You spend plenty of time worrying about data at work, so you’re probably eager to leave security concerns at the office.
But that doesn’t mean you can. When you get home, you’re facing an entirely different monster. More specifically, you have to worry about your children and what they’re doing online.
If they don’t know any better, young people can easily get sucked into bad situations on social media and other websites. And in the process, they’ll pick up bad online habits.
Here are a few tips you can use to keep your children safe from internet dangers — now and in the future.
Keep your eyes on the computer
This tip works well with younger children, particularly those six to 12 years old. Keep computers that have internet access out in the open where you can easily monitor your child’s use.
When the computer is in the family room or another common area, you can casually keep an eye on your young web surfer. If your child complains about family noise, invest in some quality earbuds for their use. Just don’t let them take the computer to their bedroom.
As your child matures, you may change your placement policy, but spot checking their internet use is always appropriate.
Site blocking can save your sanity
You should take advantage of parental controls and make yourself the computer administrator, so you can control what programs are added and deleted.
In addition to parental controls, add a site-blocking app. For Chrome, you can visit the Google Play Store and add a free site-blocking extension. Add any site to the extension you believe is a bad influence on your child. For small children, in particular, limiting their choices is a great way to keep them off sites they shouldn’t be on.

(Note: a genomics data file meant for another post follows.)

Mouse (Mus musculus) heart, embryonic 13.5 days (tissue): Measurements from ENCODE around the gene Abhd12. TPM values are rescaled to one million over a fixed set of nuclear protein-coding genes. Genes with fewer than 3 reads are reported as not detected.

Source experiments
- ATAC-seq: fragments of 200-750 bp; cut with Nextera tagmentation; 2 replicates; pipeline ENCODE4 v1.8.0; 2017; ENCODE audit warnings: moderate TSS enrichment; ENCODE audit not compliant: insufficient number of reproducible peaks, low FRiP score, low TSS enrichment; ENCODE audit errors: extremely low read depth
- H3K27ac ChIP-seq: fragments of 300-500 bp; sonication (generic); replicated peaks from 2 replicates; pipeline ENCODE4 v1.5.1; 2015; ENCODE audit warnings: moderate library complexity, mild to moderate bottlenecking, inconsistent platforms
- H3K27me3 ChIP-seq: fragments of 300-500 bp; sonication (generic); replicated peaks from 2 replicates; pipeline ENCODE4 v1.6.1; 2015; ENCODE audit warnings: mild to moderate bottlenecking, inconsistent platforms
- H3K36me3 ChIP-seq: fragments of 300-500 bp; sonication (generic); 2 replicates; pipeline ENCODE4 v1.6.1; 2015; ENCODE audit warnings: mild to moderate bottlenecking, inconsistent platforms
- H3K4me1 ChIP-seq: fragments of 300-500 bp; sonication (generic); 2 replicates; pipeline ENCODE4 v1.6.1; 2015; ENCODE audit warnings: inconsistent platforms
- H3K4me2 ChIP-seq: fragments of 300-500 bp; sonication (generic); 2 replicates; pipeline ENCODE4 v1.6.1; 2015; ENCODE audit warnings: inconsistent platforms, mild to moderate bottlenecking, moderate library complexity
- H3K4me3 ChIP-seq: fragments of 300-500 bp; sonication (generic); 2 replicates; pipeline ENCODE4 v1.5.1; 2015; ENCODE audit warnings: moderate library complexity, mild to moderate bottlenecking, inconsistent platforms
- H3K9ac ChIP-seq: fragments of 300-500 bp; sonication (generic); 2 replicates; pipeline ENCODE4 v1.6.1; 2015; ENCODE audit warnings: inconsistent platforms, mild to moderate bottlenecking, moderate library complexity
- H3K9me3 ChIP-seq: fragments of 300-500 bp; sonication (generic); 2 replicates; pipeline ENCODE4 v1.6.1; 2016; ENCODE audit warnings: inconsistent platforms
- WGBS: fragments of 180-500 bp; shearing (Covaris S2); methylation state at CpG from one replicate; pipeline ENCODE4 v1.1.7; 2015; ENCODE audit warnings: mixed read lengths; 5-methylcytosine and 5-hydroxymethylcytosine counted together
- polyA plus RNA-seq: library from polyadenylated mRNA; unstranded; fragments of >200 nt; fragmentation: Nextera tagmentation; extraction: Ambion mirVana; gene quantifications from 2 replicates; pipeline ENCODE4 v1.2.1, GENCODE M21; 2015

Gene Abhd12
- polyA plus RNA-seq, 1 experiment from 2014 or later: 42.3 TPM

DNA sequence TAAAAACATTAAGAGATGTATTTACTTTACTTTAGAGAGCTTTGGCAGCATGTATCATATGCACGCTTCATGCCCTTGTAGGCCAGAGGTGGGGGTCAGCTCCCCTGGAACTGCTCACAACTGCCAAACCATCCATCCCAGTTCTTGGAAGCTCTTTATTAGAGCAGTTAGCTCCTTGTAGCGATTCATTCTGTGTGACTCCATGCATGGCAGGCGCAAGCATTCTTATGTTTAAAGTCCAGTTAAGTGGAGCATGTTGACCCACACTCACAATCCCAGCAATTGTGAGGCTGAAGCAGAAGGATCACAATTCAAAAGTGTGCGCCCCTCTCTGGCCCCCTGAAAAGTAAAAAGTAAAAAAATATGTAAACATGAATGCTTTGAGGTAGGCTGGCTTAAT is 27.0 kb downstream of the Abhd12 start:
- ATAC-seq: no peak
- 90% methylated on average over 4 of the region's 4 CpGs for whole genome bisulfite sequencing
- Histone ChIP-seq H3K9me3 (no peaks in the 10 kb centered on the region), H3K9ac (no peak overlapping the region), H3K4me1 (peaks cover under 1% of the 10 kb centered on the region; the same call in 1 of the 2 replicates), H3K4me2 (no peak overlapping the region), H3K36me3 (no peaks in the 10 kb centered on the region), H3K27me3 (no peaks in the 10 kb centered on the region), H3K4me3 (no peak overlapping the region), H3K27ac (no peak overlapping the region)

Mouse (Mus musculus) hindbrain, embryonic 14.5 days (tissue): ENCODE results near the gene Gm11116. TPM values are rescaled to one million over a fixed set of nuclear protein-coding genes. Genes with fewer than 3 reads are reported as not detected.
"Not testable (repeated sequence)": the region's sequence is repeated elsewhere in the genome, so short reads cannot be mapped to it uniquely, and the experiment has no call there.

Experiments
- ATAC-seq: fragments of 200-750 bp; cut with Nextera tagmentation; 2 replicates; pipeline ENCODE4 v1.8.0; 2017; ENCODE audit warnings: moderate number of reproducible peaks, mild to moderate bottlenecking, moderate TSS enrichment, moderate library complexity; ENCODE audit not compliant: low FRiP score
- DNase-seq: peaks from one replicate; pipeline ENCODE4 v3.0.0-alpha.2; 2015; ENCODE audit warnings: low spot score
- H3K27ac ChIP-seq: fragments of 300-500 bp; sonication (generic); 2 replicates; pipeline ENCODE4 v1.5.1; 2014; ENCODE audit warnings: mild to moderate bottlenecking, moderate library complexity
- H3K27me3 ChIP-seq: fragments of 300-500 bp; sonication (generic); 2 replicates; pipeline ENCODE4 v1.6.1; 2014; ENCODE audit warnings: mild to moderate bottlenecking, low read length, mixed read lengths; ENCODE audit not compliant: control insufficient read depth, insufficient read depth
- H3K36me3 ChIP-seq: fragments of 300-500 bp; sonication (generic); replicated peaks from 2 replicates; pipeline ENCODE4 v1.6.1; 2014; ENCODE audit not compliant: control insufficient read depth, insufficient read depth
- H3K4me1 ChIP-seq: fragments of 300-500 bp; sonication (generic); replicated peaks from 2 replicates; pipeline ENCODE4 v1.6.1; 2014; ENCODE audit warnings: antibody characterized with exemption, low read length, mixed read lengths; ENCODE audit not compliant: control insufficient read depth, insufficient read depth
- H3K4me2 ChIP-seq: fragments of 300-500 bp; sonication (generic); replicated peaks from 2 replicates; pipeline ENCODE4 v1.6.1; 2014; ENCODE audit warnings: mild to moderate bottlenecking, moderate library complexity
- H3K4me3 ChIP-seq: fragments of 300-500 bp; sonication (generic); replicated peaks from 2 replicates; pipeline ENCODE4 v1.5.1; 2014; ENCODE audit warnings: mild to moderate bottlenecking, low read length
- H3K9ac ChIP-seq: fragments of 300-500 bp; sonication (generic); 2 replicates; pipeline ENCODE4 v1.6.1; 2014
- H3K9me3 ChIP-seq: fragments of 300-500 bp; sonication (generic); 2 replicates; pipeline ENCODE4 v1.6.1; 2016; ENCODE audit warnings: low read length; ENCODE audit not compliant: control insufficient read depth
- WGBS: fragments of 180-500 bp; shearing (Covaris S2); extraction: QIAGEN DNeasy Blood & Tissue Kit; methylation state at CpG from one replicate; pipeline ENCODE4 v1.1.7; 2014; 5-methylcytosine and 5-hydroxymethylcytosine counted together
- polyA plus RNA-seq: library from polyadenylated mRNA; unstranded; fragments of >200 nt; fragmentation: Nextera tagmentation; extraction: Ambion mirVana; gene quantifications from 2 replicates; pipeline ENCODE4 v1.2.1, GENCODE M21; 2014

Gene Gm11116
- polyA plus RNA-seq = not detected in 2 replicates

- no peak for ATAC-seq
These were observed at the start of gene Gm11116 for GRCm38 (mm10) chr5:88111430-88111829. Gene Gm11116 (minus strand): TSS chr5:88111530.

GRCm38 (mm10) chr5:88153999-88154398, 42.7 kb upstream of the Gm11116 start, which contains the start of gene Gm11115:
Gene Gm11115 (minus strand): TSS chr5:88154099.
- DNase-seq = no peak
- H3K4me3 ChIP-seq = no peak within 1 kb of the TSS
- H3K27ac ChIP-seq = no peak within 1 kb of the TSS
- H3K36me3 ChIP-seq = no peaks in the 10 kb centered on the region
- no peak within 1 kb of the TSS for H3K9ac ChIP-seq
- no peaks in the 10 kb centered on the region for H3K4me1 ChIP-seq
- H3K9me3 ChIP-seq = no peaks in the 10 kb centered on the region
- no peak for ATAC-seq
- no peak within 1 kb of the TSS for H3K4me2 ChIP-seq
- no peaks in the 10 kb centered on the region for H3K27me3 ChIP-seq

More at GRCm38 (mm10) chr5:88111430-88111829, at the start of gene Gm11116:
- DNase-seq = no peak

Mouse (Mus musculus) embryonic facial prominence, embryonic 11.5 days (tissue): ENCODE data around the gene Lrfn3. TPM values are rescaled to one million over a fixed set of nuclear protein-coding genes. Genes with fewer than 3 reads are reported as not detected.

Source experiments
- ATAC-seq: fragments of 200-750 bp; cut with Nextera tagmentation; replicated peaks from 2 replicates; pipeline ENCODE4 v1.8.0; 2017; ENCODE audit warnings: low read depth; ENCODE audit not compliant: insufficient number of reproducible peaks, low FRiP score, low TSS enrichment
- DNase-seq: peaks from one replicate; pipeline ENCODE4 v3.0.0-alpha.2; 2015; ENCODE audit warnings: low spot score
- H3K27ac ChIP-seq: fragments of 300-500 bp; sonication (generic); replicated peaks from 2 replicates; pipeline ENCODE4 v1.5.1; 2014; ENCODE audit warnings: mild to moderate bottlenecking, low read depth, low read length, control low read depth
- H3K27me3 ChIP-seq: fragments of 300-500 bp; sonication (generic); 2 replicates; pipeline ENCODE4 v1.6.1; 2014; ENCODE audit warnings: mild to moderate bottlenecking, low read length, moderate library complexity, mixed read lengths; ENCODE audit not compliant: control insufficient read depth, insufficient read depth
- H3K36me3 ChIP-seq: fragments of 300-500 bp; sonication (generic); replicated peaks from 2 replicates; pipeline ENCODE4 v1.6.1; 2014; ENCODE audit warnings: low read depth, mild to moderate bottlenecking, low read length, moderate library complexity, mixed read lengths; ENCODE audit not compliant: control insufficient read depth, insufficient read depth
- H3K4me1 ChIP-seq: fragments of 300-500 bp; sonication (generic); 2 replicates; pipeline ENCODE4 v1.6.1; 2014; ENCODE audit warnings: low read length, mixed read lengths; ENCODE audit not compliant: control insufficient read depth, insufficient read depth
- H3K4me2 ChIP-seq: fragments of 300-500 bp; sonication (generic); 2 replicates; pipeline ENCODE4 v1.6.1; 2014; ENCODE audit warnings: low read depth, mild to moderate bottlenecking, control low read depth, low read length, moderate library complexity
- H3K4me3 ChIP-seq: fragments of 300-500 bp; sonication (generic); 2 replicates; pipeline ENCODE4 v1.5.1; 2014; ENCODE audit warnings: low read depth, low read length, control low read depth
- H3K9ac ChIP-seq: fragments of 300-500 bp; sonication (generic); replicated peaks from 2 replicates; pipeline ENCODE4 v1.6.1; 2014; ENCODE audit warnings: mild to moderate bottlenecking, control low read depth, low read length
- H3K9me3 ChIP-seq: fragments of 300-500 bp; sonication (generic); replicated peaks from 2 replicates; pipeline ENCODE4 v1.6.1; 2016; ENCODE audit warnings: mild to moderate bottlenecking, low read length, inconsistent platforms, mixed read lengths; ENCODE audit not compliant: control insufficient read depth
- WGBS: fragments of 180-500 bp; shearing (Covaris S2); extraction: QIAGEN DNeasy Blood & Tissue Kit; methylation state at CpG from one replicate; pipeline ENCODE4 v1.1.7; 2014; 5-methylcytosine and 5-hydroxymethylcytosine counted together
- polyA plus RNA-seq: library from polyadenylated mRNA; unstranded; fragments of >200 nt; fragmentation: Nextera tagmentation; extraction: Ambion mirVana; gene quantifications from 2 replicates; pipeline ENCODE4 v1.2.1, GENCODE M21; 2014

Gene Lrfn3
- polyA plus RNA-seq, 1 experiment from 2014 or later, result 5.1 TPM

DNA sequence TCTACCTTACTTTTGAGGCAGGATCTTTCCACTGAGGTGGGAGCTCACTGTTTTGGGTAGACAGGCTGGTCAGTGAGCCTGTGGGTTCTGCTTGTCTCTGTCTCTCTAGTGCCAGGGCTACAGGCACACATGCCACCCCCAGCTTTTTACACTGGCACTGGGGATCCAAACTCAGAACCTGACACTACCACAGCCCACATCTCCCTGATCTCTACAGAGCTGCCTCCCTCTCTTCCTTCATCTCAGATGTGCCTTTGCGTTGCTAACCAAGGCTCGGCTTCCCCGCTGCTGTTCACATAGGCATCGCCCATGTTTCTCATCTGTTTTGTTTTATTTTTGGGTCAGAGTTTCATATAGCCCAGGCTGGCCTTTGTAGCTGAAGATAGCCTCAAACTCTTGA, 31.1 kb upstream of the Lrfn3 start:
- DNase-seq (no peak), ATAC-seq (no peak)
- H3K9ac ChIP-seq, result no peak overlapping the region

Children seemingly become tech savvy at an early age, but they still need guidance.
Experts recommend that you sit with your child and surf the internet together. If you do this, you can help your child discover entertaining, educational, and age-appropriate sites. At the same time, you can teach them about the positives and negatives of the online world.
Educate them about phishing and other online threats and give them the guidance they need to make responsible online decisions.
Be the screen time cop
No child needs to be online for hours every day. Because of this, you should set strict limits on non-homework internet time for your children.
Less time on the net means fewer chances to get into trouble. It also encourages your child to invest in other activities, such as outdoor play or face-to-face conversations. In the process, you might even learn how to limit your own screen time — something most adults struggle with, too.
As a parent, you need to take steps to protect your kids from online dangers. The best way to do this is to become involved.
Set up parental controls, install protective apps, and put the computer in a visible location. Make the internet a household topic and above all else, model sensible internet use.